Fuel excise debate

Labor will vote against the Government’s plans to increase fuel excises because of the cost of living impact on low and middle income earners. It's also a tax on regional and rural Australia. Today I spoke on the Excise Tariff Amendment (Fuel Indexation) Bill, suggesting that if the National Party had any integrity it would stand up against the petrol tax too.



Wednesday, 25 June 2014

In this debate we have seen a notable lack of speakers from the Nationals. This is the Liberal tail wagging the Nationals dog.

Members of the National Party are happy to come in here and cast a vote that will raise fuel taxes on their electors. And they know full well—as the Leader of the Nationals and the Deputy Prime Minister has outlined—that this is a tax on distance.

This is a tax that will fall disproportionately on those in the largest electorates in Australia. But have we heard from the member for Pearce in this debate? I'm afraid not. The member for Durack? No—guillotined as well. Have we heard from the member for O'Connor? No, we have not heard from him. We have so many members across that side of the House, representing large rural electorates, who have not stood up in their party room, who have not stood up in this House and who have not stood up against the measure that will raise taxes every time Australians get into the car.

As I outlined in my second-reading speech, this is a broken promise, and there could be no clearer broken promise than the increase of fuel indexation. No less than a dozen times prior to the election, Tony Abbott said he would not raise taxes on the Australian people, and now we are seeing this 'big new tax'. In another part of this building, very shortly, we will have Al Gore standing next to Clive Palmer. It is apposite to remind the House—as Al Gore might have said and, indeed, as Tony Abbott said to Barack Obama—this is a measure which acts like a carbon tax. Having run around the country, berating a price on carbon, now we have Tony Abbott introducing a measure that has the effect of being a price on carbon.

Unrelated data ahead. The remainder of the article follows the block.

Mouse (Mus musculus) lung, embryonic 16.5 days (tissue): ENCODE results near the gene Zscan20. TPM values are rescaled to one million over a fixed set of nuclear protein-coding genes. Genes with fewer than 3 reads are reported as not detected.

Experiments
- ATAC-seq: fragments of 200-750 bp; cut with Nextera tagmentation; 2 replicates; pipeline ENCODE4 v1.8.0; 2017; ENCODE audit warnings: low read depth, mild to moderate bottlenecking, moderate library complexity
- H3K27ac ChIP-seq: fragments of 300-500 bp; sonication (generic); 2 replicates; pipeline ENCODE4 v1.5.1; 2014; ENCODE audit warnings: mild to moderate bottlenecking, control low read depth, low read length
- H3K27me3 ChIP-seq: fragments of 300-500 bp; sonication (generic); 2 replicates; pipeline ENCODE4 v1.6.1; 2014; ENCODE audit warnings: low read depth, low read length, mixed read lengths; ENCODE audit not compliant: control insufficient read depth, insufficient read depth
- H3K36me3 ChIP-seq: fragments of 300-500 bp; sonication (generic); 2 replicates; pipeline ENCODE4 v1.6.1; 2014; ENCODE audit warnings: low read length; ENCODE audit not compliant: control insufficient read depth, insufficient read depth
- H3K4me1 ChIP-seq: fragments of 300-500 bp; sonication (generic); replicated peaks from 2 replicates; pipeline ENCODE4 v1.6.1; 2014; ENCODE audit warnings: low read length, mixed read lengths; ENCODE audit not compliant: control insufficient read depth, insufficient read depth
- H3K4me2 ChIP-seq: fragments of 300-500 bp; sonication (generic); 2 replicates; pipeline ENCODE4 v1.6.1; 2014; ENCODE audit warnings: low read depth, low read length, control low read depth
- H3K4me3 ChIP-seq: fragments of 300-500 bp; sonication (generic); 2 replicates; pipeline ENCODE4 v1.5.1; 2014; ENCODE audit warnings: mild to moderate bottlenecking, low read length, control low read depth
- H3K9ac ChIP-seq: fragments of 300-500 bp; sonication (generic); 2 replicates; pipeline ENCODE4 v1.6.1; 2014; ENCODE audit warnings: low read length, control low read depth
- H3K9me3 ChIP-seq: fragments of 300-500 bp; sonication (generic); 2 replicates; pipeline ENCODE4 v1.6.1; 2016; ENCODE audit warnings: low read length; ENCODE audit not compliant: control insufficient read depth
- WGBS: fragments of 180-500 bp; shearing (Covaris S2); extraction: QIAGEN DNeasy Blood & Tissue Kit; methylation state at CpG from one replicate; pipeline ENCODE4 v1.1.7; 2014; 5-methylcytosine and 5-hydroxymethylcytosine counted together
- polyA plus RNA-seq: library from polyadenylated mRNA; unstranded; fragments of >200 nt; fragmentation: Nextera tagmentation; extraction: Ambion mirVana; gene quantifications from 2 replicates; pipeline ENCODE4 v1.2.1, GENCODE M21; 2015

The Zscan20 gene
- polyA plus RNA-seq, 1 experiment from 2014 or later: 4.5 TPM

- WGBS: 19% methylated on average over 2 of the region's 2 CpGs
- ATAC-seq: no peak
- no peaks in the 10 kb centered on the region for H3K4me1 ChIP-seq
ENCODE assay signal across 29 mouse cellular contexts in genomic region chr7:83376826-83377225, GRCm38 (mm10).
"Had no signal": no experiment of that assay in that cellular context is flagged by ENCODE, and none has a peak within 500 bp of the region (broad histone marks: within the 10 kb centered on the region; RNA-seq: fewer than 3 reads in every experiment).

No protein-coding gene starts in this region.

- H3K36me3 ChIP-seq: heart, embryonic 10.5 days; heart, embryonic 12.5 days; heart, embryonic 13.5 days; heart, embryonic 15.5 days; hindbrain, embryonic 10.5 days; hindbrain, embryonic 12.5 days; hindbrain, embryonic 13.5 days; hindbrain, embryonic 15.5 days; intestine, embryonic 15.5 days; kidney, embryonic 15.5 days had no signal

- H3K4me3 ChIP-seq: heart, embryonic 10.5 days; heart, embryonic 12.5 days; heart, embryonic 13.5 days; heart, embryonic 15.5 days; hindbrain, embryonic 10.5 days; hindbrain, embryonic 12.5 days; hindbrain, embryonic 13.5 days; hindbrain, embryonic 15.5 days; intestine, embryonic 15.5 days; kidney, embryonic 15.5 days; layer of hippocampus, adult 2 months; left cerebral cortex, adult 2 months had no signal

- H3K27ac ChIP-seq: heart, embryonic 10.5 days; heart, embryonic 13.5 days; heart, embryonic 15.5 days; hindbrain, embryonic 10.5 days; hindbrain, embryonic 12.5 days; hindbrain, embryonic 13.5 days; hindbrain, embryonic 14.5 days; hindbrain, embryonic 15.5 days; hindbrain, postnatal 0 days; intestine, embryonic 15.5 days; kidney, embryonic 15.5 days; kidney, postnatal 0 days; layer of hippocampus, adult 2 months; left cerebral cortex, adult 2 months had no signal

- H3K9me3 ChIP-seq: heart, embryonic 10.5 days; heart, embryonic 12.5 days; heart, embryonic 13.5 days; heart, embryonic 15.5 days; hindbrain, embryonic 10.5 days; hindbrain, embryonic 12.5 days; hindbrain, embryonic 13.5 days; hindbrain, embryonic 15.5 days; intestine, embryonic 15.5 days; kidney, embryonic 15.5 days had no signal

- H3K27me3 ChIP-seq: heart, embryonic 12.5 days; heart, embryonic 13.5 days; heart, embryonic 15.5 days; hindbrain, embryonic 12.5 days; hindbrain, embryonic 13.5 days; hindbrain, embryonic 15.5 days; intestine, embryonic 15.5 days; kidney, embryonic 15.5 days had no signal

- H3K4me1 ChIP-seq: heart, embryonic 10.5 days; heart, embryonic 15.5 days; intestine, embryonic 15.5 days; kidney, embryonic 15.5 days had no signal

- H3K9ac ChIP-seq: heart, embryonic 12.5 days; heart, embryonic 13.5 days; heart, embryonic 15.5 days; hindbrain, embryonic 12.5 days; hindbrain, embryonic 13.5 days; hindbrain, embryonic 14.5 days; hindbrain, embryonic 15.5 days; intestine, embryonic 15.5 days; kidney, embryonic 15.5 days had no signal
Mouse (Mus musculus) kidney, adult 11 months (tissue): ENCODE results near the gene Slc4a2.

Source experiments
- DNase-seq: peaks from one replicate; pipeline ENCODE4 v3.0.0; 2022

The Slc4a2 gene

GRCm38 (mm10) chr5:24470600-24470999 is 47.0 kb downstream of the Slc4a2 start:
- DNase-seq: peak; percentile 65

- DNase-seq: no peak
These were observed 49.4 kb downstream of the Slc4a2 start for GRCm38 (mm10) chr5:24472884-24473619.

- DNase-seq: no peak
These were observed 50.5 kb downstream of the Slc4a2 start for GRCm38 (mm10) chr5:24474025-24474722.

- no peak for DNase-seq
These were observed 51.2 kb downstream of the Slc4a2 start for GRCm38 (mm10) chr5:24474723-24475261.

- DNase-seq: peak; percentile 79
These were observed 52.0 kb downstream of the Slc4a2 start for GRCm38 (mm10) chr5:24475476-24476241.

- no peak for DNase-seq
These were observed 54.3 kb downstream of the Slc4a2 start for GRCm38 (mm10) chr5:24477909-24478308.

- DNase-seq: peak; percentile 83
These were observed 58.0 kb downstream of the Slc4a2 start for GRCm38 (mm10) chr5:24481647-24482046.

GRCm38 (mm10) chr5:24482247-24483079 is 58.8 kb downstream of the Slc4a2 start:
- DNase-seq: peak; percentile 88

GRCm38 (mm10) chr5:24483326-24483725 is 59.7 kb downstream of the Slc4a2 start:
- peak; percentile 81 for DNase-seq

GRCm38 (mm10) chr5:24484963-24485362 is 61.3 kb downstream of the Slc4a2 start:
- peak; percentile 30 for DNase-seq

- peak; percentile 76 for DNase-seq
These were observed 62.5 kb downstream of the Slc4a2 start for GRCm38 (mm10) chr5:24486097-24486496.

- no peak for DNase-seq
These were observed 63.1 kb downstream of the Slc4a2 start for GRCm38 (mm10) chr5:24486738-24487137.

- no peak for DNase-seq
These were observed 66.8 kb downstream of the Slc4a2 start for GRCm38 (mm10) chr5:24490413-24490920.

This is a measure that was decried by Coalition member after Coalition member when they were on this side of the House. As soon as they moved to that side of the House they discovered a new-found love for carbon taxes. As long as it is their carbon tax, they are very happy to have it. So we have Greens members—in a 'Bizarro World'—more committed to standing up for rural Australians than the National Party is. The National Party will not stand up to the Liberal Party. That is why, at election after election, over the past generation, we have seen the National Party slowly being reduced to a rump in this place. It is unwilling to stand up for the interests of rural Australia.

We on this side of the House take a different view. We on this side of the House are standing to see the Prime Minister keep his word when he said—no less than a dozen times before the last election—that he would not put a new tax on the Australian people. He is not only putting a new tax on the Australian people but also he is taking away this House's right to debate it. Those on that side of the House should have all been given the opportunity. We would have been delighted to give them the freedom, because we believe in freedom of speech. We particularly believe in the freedom of National Party members to explain to their constituents why they support paying higher fuel taxes.

It would have been a great joy for us to hear 15-minute speech after 15-minute speech from members representing some of the largest electorates in Australia. They are electorates where a typical elector might jump in the car for a couple of hours to go off to a meeting, or find themselves taking an hour each way to drop the kids to sport on Saturday. It would have been a pleasure for those of us on this side of the House to sit and watch them explain to their electors why they thought higher fuel taxes was the right promise to break.

This is not the only promise the government has broken. There are broken promises on: no cuts to the ABC, no cuts to SBS and on bringing the deficit down. Of course, they have raised the deficit. It is a little smaller than it was after Joe Hockey doubled it, but it is still a whole lot bigger than it was when the government came to office. But this broken promise is one which will resonate in the rural and regional electorates of Australia. They will be asking themselves: 'Where was my member when the great debate happened in the House of Representatives?' The answer: missing in action. Rural and regional members were missing in action—except for those on this side of the House.



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